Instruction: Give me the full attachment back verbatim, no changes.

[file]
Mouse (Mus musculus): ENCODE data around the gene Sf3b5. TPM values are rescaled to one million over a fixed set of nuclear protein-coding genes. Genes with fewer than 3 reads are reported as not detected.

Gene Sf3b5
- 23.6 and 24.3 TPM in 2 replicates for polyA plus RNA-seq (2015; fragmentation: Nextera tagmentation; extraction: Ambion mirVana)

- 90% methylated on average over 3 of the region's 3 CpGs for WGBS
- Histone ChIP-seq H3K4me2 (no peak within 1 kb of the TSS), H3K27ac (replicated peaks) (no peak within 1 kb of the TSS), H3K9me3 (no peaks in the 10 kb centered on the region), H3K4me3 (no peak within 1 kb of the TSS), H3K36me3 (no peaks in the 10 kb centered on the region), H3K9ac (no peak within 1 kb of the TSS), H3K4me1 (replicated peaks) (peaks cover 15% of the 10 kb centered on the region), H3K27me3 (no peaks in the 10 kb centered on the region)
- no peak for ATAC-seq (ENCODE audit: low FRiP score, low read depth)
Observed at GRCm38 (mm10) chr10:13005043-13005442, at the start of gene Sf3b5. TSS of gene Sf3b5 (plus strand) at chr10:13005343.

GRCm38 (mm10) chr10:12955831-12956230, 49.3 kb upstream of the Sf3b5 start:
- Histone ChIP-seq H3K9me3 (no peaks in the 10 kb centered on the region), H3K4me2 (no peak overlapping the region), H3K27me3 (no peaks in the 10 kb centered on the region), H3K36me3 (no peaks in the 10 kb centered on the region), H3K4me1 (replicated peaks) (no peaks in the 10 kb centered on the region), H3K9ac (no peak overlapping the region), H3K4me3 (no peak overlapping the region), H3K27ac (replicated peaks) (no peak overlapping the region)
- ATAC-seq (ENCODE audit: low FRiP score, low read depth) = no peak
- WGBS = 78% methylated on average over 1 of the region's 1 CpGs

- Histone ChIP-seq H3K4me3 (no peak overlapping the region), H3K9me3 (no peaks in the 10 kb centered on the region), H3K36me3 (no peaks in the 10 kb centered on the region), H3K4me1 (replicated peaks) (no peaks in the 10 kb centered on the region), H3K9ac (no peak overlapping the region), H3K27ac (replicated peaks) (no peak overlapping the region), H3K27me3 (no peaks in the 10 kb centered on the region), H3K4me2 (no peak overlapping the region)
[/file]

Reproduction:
Mouse (Mus musculus): ENCODE data around the gene Sf3b5. TPM values are rescaled to one million over a fixed set of nuclear protein-coding genes. Genes with fewer than 3 reads are reported as not detected.

Gene Sf3b5
- 23.6 and 24.3 TPM in 2 replicates for polyA plus RNA-seq (2015; fragmentation: Nextera tagmentation; extraction: Ambion mirVana)

- 90% methylated on average over 3 of the region's 3 CpGs for WGBS
- Histone ChIP-seq H3K4me2 (no peak within 1 kb of the TSS), H3K27ac (replicated peaks) (no peak within 1 kb of the TSS), H3K9me3 (no peaks in the 10 kb centered on the region), H3K4me3 (no peak within 1 kb of the TSS), H3K36me3 (no peaks in the 10 kb centered on the region), H3K9ac (no peak within 1 kb of the TSS), H3K4me1 (replicated peaks) (peaks cover 15% of the 10 kb centered on the region), H3K27me3 (no peaks in the 10 kb centered on the region)
- no peak for ATAC-seq (ENCODE audit: low FRiP score, low read depth)
Observed at GRCm38 (mm10) chr10:13005043-13005442, at the start of gene Sf3b5. TSS of gene Sf3b5 (plus strand) at chr10:13005343.

GRCm38 (mm10) chr10:12955831-12956230, 49.3 kb upstream of the Sf3b5 start:
- Histone ChIP-seq H3K9me3 (no peaks in the 10 kb centered on the region), H3K4me2 (no peak overlapping the region), H3K27me3 (no peaks in the 10 kb centered on the region), H3K36me3 (no peaks in the 10 kb centered on the region), H3K4me1 (replicated peaks) (no peaks in the 10 kb centered on the region), H3K9ac (no peak overlapping the region), H3K4me3 (no peak overlapping the region), H3K27ac (replicated peaks) (no peak overlapping the region)
- ATAC-seq (ENCODE audit: low FRiP score, low read depth) = no peak
- WGBS = 78% methylated on average over 1 of the region's 1 CpGs

- Histone ChIP-seq H3K4me3 (no peak overlapping the region), H3K9me3 (no peaks in the 10 kb centered on the region), H3K36me3 (no peaks in the 10 kb centered on the region), H3K4me1 (replicated peaks) (no peaks in the 10 kb centered on the region), H3K9ac (no peak overlapping the region), H3K27ac (replicated peaks) (no peak overlapping the region), H3K27me3 (no peaks in the 10 kb centered on the region), H3K4me2 (no peak overlapping the region)